So Megan, our Scottish girl, thought it would be a good idea to bring some sticky, moisturizing face masks to the long bus trip to Hongkeng (not kong) and hand them out to us. The best part of the journey were the faces of the Chinese people who were boarding the bus at every stop.
Honkeng is a remote little village that gives you an idea of what it was like to live in the countryside a few decades ago. We were staying in a beautiful, old, wooden three-story building with a lovely inner courtyard.
There are not that many ancient buildings in China since they‘re made of wood and most cases. If you’re not taking good care of them for a few years, they’re gone forever. The people who live here are mainly able to do so because of the visitors who spend a night or two amongst them in their old house. The village is supposed to be very popular with Chinese visitors during the Chinese New Year celebrations, but while we were here, we had the area for ourselves.
The round Hakka building which looks like a 100-year-old version of the main building of Apple’s new Cupertino campus was build to house a large number of people while protecting them from wild tigers and other animals as well as robberies.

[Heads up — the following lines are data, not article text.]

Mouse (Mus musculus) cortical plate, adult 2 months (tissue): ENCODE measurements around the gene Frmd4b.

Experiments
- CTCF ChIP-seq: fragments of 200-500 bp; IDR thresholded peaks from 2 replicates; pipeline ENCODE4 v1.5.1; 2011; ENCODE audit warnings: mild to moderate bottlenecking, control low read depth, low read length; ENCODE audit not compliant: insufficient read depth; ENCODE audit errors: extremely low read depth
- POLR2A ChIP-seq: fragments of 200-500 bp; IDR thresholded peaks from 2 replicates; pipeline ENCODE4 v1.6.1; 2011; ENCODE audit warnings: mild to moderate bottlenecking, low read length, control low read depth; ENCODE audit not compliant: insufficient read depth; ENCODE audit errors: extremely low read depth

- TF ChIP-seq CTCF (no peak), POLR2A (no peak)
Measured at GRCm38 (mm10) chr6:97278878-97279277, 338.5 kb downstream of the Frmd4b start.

The outside is unspectacular, but the inside is beautiful. In the old days, it housed up to 200 people. Today, 40 still live inside. The others have moved to the cities.
In the old days, every Chinese village would pick their biggest tree as a meeting point where the village’s oldest people would gather every day to offer their sageness to the residents and smooth down differences between them. When we walked past this village’s chosen tree, there was only one old man. Thinking back, I regret not staying with him for a bit to get some life advice. He did scream something at us in Chinese. Maybe we all took a pass on some genuinely enlightening wisdom. (Could also have been something like “Get off my lawn! All of you!”)